label        => 'Password',
                defaultValue => '',
                type         => 'password',
                validators   => [WWW::FieldValidator->new(
                                    WWW::FieldValidator::MIN_STR_LENGTH,
                                    'Password must be at least 6 characters', 6)]
            }
        );
        return \%fields;
    }

Instantiating A WWW::Form Object

As I said, instantiating a form object is the trickiest part. The WWW::Form constructor takes three parameters. The first parameter called $fieldsData, is a hash reference that describes how the form should be built. $fieldsData should be keyed with values that are suitable for using as the value of the form inputs' name HTML attributes. That is, if you call a key of your $fieldsData hash 'full_name', then you will have some type of form input whose name attribute will have the value 'full_name'. The values of the $fieldsData keys (i.e., $fieldsData->{$fieldName}) should also be hash references. This hash reference will be used to tell the WWW::Form module about your form input. All of these hash references will be structured similarly, however, there are a couple of variations to accommodate the various types of form inputs. The basic structure is as follows:

 {
   label => 'Your name', # UI presentable value that will label the form input
   defaultValue => 'Homer Simpson', # if set, the form input will be pre-populated with this value
                                    # you could hard code a default value or use a value retrieved
                                    # from a data base table, for example.
   type => 'text', # the type of form input, i.e. text, checkbox, textarea, etc. (more on this later)
   validators => [] # an array ref of various validations that should be performed on the user entered input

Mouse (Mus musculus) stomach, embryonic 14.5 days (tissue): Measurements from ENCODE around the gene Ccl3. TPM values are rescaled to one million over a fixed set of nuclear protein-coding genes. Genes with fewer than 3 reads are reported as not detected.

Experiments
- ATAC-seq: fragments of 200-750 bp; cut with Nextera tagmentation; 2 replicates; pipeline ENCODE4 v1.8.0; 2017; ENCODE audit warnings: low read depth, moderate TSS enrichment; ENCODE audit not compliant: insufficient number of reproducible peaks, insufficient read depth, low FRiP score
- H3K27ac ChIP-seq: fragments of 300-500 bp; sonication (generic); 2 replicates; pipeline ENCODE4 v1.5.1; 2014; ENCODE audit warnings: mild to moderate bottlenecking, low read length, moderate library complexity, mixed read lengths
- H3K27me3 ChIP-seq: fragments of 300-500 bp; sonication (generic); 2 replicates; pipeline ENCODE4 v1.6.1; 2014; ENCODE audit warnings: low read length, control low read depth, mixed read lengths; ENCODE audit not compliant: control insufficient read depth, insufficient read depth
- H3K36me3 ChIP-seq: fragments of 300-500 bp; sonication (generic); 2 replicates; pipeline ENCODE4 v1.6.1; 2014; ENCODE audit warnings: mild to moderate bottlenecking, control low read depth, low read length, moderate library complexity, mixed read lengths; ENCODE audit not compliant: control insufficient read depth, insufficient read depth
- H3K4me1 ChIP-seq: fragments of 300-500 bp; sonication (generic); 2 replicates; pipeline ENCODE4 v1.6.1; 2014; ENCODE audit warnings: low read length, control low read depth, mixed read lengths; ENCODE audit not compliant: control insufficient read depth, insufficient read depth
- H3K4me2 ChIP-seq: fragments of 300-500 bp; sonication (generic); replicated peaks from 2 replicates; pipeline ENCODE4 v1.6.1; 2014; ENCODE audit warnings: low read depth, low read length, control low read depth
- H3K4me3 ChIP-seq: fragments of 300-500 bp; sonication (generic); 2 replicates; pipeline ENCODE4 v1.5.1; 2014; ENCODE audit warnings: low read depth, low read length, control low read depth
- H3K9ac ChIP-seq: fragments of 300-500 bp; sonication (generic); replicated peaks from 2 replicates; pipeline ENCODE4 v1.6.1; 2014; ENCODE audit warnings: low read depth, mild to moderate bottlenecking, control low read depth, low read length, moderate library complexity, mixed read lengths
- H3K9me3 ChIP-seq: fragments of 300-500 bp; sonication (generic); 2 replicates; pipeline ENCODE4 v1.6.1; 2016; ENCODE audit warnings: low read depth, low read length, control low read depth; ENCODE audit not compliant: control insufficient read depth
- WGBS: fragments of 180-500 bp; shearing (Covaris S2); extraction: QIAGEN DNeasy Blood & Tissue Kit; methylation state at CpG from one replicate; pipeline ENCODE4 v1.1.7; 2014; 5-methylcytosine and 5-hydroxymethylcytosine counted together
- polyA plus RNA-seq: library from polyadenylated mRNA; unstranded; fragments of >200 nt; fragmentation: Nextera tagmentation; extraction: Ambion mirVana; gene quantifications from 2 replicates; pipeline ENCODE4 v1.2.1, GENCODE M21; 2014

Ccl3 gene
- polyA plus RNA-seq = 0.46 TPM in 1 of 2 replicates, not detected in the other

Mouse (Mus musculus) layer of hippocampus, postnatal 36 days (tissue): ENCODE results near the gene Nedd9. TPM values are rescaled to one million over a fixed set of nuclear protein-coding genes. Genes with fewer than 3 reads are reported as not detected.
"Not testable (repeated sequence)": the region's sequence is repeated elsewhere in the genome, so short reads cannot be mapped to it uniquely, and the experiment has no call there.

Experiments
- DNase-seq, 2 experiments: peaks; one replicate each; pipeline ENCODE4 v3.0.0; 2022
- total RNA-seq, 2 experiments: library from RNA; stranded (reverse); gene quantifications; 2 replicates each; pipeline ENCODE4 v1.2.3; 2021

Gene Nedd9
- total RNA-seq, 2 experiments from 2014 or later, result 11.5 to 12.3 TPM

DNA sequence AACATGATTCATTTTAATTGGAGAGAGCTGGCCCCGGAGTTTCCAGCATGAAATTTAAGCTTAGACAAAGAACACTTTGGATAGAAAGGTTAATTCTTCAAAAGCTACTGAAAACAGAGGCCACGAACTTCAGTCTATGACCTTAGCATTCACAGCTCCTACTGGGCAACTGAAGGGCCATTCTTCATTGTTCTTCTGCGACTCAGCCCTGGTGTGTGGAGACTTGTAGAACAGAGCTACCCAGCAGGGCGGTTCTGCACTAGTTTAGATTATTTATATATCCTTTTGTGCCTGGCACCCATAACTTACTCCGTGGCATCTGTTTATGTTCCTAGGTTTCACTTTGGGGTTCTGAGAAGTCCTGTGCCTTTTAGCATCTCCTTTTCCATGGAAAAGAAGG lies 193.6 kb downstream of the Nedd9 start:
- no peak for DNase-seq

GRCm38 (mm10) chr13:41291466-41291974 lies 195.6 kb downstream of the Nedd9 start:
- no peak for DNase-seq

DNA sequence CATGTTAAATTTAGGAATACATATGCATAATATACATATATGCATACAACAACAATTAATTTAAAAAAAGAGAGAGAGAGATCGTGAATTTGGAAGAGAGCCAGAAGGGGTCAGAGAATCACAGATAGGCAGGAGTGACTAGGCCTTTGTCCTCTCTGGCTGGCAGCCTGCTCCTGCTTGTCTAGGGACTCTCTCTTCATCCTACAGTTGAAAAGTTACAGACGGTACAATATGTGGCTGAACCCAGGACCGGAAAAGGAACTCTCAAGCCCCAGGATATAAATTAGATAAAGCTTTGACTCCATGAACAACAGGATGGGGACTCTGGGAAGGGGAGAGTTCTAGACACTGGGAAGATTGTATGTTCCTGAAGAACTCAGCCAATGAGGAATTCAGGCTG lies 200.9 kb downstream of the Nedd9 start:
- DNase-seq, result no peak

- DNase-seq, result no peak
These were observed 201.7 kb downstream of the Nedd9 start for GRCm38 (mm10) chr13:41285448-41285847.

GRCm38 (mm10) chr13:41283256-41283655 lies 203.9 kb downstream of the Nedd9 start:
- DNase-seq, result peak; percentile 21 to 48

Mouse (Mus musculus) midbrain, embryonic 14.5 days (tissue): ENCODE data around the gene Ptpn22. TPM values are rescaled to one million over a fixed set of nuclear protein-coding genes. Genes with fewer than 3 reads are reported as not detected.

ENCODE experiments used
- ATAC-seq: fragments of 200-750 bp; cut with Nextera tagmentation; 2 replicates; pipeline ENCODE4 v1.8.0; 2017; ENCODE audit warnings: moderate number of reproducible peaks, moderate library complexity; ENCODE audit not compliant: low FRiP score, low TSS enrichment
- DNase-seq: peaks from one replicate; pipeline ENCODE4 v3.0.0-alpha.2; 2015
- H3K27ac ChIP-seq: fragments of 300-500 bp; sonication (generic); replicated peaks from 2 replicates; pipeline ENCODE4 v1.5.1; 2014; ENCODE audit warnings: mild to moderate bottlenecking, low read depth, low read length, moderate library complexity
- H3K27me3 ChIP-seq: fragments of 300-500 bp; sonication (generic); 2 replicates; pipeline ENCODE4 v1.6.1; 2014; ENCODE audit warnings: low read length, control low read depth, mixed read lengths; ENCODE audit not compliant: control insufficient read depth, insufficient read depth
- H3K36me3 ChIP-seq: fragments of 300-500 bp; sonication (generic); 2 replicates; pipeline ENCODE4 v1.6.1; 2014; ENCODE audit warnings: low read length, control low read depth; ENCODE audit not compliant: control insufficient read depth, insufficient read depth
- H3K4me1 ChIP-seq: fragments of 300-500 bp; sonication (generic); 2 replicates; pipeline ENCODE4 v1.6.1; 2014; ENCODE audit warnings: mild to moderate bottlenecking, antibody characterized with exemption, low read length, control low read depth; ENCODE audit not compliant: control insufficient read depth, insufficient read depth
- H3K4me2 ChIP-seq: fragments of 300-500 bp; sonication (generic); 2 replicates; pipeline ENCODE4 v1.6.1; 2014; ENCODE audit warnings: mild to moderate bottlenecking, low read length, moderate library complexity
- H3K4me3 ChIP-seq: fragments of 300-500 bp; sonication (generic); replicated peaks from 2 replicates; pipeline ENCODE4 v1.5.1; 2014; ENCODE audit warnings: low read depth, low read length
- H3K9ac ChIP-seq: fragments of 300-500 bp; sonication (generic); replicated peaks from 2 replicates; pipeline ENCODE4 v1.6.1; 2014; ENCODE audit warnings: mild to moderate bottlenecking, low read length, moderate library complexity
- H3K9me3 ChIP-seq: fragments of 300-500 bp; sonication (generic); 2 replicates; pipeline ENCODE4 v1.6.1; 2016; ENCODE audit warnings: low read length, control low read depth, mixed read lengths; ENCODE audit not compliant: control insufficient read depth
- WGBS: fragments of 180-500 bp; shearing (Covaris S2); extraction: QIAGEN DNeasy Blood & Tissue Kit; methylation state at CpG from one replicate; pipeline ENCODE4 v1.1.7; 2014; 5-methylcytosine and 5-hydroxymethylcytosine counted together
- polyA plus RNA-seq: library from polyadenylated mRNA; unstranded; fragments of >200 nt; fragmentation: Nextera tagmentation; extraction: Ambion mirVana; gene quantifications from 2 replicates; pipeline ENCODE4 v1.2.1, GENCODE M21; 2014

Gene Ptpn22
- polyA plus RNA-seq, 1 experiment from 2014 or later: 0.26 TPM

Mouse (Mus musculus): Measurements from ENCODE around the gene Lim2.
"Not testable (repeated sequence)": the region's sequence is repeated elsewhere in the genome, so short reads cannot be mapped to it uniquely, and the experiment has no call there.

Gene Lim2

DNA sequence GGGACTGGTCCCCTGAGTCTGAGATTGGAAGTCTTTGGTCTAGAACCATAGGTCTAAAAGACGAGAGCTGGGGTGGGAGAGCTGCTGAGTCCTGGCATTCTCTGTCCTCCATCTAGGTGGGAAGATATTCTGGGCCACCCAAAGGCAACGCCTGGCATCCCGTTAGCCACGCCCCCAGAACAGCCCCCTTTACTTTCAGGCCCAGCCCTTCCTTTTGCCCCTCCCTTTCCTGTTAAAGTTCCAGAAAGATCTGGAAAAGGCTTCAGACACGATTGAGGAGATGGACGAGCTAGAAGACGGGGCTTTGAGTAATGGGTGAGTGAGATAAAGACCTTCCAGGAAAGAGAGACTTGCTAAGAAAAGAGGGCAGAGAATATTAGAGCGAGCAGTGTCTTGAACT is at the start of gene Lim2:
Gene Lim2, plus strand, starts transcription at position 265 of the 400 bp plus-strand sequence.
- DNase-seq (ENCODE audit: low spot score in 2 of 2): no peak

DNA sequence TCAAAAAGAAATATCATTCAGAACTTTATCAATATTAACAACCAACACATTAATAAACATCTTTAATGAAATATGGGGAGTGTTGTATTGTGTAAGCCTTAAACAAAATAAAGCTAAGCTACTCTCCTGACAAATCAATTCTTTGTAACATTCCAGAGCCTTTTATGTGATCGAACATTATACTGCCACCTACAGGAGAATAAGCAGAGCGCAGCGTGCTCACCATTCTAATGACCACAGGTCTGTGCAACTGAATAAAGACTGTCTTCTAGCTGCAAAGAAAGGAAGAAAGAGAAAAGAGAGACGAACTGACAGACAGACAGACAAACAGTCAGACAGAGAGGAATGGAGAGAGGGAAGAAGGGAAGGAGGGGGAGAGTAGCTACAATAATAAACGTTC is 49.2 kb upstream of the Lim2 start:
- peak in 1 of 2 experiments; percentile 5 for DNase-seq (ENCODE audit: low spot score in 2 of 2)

}

So to create a WWW::Form object with one text box you would have the following data structure:

 my $fields = {
   emailAddress => {
     label        => 'Email address',
     defaultValue => 'you@emailaddress.com',
     type         => 'text',
     validators   => [WWW::FieldValidator->new(
                        WWW::FieldValidator::WELL_FORMED_EMAIL,
                       'Make sure email address is well formed')]
            }
     };

You could then say the following to create that WWW::Form object:

  my $form = WWW::Form->new($fields);

Now let's talk about the second parameter. If a form is submitted, the second parameter is used. This parameter should be a hash reference of HTTP POST parameters. So if the previous form was submitted you would instantiate the WWW::Form object like so:

  my $params = $r->param(); # or $q->Vars if you're using CGI
  my $form   = WWW::Form->new($fields, $params);

At this point, let me briefly discuss how to specify validators for your form inputs.

The validators keys in the $fieldsData->{$fieldName} hash reference can be left empty, which means that the user entered input does not need to be validated at all, or it can take a comma separated list of WWW::FieldValidator objects. The basic format for a WWW::FieldValidator constructor is as follows:

  WWW::FieldValidator->new($validatorType,
                           $errorFeedbackIfFieldNotValid,
                           $otherVarThatDependsOnValidatorType, # optional, depends on type of validator